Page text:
- The Washington Times - Wednesday, July 19, 2006

CRISFIELD, Md. — Even the folksy, Eastern-Shore-style politics who typically permeate the J. Millard Tawes Crab and Clam Bake got swept up yesterday in this year’s intense political races.

When supporters hoisting signs in support for Gov. Robert L. Ehrlich Jr. encountered supporters for Democratic challenger Baltimore Mayor Martin O’Malley, both sides tried to shout down each other.

Competing chants of “four more years” for Mr. Ehrlich, a Republican seeking re-election, and “O’Malley … O’Malley” rang out as thousands of Marylanders crowded around picnic tables covered with steamed crabs, fried clam strips and mugs of beer.

“This will happen in an election year,” said Richard Steedman, a 50-year-old builder and a regular at the annual seafood festival. “I don’t think it was this hostile four years ago. It’s a little spicy, but this is the Eastern Shore.”

The other campaigns remained polite, even friendly, to their political foes.

Lt. Gov. Michael S. Steele, a Republican candidate for U.S. Senate, was quick to shake hands with Josh Rales, a Bethesda businessman seeking the Democratic nomination in the Senate race.

“This is one of the few times when all the politicians can act civil,” Mr. Steele said. “This is a Maryland tradition. A lot of people have fun here.”

Mr. O’Malley said he didn’t notice the competitive shouting between his and Mr. Ehrlich’s supporters, which occurred as he traversed the festival grounds with a group of about 20 supporters.

“All I heard was enthusiastic cheers,” he said. “All the hands of Ehrlich supporters I shook were friendly hands.”

The mayor also said he would not resort to negative campaigning, though Mr. Ehrlich has never run “without a dirty-tricks campaign.”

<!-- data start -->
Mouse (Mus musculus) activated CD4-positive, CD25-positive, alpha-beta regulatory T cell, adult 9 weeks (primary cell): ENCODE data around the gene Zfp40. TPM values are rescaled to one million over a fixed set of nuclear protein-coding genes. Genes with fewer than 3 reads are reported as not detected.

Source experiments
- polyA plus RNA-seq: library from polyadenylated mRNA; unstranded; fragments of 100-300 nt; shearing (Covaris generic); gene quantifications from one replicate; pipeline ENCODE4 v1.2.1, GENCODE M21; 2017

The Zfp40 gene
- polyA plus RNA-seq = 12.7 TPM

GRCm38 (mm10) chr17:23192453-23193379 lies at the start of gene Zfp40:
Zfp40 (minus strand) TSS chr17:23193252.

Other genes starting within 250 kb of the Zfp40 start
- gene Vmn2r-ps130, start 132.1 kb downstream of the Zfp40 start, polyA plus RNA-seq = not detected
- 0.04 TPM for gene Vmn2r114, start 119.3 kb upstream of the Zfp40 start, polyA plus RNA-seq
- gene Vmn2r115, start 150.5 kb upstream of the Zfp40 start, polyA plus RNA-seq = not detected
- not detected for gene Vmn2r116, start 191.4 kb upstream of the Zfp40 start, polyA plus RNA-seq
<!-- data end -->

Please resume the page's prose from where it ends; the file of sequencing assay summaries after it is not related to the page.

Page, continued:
He also chided Mr. Ehrlich for not attending the 30th annual event, which is considered the Eastern Shores’ social event of the season and the premier showcase for state politicians.

Mr. Ehrlich’s running mate, Kristen Cox, secretary of Maryland’s Department of Disabilities, attended the festival.

Mr. O’Malley said Eastern Shore voters think the governor has forgotten them and takes them for granted.

“I think that is why he is reluctant to campaign in rural areas,” he said.

However, yard signs for Mr. Ehrlich and Mr. Steele dominated the Eastern Shore roadsides.

Also working the crowd were Comptroller William Donald Schaefer and his rivals in the Democratic primary, Delegate Peter V.R. Franchot, of Montgomery County, and Anne Arundel County Executive Janet S. Owens.

Candidates for attorney general at the event included Montgomery County Council member Thomas E. Perez and Montgomery County State’s Attorney Douglas F. Gansler. The only Republican in the race, Frederick County State’s Attorney Scott L. Rolle, also was there shaking hands.

Sen. John A. Giannetti Jr., an Anne Arundel County Democrat in a tough primary race, said he hoped to shore up his support at the festival.

Cecilton Mayor John J. Bunnell said: “There are more people running [for office] here than regular people. It is understandable that they all come out. If you want to touch the people, this is the right day to come out.”

Carl Habig, 39, who works at the Salisbury University physical plant, said he managed to avoid the politicians.

“I walked past everyone,” he said. “I had a destination: crabs.”

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